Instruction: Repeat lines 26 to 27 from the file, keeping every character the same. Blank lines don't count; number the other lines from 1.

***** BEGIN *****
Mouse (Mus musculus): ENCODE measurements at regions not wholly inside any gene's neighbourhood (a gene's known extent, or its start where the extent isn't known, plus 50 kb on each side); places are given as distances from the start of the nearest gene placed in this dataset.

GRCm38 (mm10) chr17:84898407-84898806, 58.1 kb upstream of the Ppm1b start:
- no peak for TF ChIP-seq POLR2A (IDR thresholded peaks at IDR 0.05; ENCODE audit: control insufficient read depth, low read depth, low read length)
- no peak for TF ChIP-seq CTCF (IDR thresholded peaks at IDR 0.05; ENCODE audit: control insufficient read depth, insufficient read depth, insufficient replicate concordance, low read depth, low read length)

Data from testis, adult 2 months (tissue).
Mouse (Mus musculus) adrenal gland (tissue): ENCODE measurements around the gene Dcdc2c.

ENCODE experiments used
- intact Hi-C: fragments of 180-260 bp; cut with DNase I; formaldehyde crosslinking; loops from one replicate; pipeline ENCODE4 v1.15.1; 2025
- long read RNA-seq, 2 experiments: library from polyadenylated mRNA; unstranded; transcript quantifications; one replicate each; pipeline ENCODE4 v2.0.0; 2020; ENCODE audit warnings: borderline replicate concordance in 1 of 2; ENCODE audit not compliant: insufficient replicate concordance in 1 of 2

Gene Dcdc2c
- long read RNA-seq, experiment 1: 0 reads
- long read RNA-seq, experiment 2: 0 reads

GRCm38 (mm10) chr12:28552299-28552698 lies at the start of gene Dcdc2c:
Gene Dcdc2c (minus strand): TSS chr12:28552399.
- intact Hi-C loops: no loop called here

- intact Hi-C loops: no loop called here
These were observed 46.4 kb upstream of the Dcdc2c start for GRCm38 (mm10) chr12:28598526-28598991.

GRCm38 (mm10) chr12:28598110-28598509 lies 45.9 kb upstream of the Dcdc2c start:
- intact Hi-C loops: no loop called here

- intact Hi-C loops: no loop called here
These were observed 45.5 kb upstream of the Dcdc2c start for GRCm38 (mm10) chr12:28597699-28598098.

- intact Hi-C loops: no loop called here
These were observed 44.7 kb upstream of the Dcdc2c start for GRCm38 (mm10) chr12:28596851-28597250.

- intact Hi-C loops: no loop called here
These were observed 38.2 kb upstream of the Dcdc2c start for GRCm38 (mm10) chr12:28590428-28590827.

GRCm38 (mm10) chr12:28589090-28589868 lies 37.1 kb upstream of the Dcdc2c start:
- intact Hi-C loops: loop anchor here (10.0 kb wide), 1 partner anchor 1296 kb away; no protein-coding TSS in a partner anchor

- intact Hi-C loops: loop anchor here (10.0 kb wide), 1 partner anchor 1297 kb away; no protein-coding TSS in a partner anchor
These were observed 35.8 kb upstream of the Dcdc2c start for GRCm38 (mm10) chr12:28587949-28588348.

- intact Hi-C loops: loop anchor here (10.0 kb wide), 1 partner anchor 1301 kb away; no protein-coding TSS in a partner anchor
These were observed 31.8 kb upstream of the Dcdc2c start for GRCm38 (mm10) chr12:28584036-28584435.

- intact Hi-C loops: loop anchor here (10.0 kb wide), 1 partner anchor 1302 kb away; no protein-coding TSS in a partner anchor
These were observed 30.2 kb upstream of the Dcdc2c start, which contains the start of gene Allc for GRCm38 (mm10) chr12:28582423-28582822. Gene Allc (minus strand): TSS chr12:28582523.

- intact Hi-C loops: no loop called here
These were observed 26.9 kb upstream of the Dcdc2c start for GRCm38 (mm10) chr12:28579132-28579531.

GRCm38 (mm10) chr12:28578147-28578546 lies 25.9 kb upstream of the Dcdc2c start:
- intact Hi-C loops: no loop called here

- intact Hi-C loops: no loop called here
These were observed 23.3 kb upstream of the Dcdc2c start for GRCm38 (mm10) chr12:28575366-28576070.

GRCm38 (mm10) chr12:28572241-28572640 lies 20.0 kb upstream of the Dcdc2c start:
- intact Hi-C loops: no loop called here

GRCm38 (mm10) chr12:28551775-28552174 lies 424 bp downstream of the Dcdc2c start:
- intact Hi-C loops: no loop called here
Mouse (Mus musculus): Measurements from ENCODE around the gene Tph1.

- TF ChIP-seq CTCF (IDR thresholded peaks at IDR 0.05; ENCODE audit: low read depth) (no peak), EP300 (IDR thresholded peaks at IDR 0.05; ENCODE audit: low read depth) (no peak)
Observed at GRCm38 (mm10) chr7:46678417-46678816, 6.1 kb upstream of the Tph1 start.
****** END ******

GRCm38 (mm10) chr12:28589090-28589868 lies 37.1 kb upstream of the Dcdc2c start:
- intact Hi-C loops: loop anchor here (10.0 kb wide), 1 partner anchor 1296 kb away; no protein-coding TSS in a partner anchor